The breach involved a £250 withdrawal from a Wise business customer shortly after they had been added to the Government’s list of sanctioned individuals last June.
Wise failed to immediately suspend the debit card of the person who was designated under Russia regulations and therefore made funds available to them, the Treasury’s financial sanctions office found.
The UK is among nations to have imposed sanctions on sectors, businesses and individuals who may be facilitating Russia’s invasion of Ukraine.
The Government’s Office for Financial Sanctions Implementation (Ofsi) said it “does not assess the breach as sufficiently serious to impose a monetary penalty on Wise”.
But it added: “Despite the low breach value, Ofsi considered that Wise’s systems and controls, specifically its policy surrounding debit card payments, were inappropriate.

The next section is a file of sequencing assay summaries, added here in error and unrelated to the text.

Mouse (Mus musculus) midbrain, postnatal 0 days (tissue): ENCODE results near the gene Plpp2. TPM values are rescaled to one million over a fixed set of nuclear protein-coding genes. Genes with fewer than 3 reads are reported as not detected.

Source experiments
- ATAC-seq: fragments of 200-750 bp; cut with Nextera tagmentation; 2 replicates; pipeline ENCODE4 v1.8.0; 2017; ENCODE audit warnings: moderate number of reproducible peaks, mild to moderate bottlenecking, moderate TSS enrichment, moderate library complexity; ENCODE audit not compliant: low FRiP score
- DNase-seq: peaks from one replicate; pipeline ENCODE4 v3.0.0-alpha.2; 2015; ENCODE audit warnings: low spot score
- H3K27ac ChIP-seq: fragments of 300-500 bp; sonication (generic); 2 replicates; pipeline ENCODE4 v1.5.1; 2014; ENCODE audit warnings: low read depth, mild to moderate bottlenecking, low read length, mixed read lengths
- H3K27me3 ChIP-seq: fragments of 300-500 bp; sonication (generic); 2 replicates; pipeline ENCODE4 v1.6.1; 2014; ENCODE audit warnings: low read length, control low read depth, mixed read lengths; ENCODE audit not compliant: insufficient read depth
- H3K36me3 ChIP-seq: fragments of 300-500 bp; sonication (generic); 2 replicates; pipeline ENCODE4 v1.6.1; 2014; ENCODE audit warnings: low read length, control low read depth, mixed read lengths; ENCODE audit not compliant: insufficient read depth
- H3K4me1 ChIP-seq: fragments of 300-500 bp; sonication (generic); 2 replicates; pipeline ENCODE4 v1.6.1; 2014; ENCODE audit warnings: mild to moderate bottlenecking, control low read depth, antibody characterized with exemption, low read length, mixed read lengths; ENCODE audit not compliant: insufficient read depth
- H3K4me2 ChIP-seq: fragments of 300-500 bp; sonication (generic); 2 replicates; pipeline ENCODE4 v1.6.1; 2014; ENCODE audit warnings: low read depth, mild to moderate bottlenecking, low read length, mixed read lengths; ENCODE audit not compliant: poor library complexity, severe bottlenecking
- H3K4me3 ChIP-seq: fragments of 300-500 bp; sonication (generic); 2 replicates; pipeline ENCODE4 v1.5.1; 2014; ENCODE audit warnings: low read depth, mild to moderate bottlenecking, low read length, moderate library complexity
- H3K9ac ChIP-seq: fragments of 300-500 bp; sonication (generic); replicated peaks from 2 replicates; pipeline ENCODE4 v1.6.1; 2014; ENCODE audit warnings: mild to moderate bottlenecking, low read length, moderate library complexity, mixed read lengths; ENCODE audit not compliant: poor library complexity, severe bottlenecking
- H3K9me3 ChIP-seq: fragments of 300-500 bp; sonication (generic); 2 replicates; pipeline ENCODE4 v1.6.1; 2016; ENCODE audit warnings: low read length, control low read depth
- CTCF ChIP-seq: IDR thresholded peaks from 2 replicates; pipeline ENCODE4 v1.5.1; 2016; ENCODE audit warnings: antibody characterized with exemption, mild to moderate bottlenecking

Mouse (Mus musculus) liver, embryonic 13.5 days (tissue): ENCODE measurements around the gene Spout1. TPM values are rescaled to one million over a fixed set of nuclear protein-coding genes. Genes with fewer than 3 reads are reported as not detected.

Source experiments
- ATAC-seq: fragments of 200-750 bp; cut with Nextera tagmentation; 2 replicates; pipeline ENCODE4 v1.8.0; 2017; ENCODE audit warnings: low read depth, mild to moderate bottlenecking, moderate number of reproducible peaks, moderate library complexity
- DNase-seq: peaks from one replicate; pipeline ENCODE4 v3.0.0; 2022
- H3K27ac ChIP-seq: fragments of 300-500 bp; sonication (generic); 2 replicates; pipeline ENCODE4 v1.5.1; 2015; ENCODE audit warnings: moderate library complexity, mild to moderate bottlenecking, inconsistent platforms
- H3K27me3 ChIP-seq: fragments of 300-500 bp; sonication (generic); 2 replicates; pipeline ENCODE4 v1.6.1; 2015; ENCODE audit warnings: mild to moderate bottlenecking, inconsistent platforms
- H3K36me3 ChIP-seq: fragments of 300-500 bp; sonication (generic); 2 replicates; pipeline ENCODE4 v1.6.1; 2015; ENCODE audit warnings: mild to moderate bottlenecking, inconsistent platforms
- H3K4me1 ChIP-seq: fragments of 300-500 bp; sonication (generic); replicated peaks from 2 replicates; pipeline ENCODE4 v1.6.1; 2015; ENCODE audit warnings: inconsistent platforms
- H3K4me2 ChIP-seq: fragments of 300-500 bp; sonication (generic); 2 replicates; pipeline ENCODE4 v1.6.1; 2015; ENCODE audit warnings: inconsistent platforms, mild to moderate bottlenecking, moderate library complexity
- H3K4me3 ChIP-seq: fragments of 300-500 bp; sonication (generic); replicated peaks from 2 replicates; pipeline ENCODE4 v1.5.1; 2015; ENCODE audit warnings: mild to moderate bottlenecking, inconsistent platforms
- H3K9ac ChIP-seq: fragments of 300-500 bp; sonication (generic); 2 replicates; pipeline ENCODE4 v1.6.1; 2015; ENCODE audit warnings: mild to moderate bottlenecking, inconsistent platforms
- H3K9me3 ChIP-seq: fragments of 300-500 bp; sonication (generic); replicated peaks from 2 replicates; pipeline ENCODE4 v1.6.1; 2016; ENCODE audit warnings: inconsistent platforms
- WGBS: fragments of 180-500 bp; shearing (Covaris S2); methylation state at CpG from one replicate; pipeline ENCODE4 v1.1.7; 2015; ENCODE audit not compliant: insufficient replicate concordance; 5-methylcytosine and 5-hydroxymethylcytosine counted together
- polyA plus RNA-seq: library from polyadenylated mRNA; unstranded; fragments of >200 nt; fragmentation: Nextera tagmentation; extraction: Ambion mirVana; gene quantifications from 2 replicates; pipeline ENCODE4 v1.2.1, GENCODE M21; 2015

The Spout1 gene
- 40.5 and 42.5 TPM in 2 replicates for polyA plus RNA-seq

“This factor made the case moderately severe overall and enabled funds to be made available to a company owned or controlled by the designated person.”
The Ofsi found that the debit card was not blocked by Wise until more than four days after the individual was added to the Government’s sanctions list.
A Wise spokesman said it takes all sanctions laws “very seriously”, adding: “We took immediate steps to suspend our services to Russia as soon as sanctions were enacted in response to its invasion of Ukraine.”
Wise said the £250 cash machine withdrawal was made the same day the person was added to the sanctions list – and while it was in the process of suspending their business account.
“We voluntarily reported this ATM withdrawal to Ofsi, undertook an immediate review of our processes and implemented the necessary internal system changes to prevent this type of transaction going forward”, the spokesman added.
From last May, Wise closed all accounts with addresses registered in Russia.
A handful of other companies have faced fines from the Ofsi for more serious breaches of the Russia regulations.
Banking giant Standard Chartered faced a penalty of more than £20 million in February 2020 for making dozens of high-value loans to Denizbank, which at the time was almost wholly owned by Russia’s Sberbank.